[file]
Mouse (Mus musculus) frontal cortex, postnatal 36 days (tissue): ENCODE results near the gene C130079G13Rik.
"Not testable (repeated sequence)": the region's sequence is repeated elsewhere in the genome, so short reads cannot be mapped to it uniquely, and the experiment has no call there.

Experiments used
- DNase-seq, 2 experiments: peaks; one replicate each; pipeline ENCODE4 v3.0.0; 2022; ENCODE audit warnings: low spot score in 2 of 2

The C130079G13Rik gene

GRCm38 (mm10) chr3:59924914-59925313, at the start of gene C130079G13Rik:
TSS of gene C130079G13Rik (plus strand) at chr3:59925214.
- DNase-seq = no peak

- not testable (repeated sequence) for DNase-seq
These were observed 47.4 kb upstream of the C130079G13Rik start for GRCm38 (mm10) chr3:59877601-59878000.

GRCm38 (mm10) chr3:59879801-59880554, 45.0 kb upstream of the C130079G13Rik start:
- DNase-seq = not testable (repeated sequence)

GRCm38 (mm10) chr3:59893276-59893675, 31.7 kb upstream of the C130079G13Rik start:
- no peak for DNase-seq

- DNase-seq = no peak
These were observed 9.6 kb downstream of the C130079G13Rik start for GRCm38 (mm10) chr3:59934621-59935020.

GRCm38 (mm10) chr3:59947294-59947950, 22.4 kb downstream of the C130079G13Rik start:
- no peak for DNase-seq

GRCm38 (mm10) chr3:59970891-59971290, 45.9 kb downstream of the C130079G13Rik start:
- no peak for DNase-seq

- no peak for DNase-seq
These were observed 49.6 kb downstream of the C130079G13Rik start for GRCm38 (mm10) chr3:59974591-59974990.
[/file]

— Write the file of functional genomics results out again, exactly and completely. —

Mouse (Mus musculus) frontal cortex, postnatal 36 days (tissue): ENCODE results near the gene C130079G13Rik.
"Not testable (repeated sequence)": the region's sequence is repeated elsewhere in the genome, so short reads cannot be mapped to it uniquely, and the experiment has no call there.

Experiments used
- DNase-seq, 2 experiments: peaks; one replicate each; pipeline ENCODE4 v3.0.0; 2022; ENCODE audit warnings: low spot score in 2 of 2

The C130079G13Rik gene

GRCm38 (mm10) chr3:59924914-59925313, at the start of gene C130079G13Rik:
TSS of gene C130079G13Rik (plus strand) at chr3:59925214.
- DNase-seq = no peak

- not testable (repeated sequence) for DNase-seq
These were observed 47.4 kb upstream of the C130079G13Rik start for GRCm38 (mm10) chr3:59877601-59878000.

GRCm38 (mm10) chr3:59879801-59880554, 45.0 kb upstream of the C130079G13Rik start:
- DNase-seq = not testable (repeated sequence)

GRCm38 (mm10) chr3:59893276-59893675, 31.7 kb upstream of the C130079G13Rik start:
- no peak for DNase-seq

- DNase-seq = no peak
These were observed 9.6 kb downstream of the C130079G13Rik start for GRCm38 (mm10) chr3:59934621-59935020.

GRCm38 (mm10) chr3:59947294-59947950, 22.4 kb downstream of the C130079G13Rik start:
- no peak for DNase-seq

GRCm38 (mm10) chr3:59970891-59971290, 45.9 kb downstream of the C130079G13Rik start:
- no peak for DNase-seq

- no peak for DNase-seq
These were observed 49.6 kb downstream of the C130079G13Rik start for GRCm38 (mm10) chr3:59974591-59974990.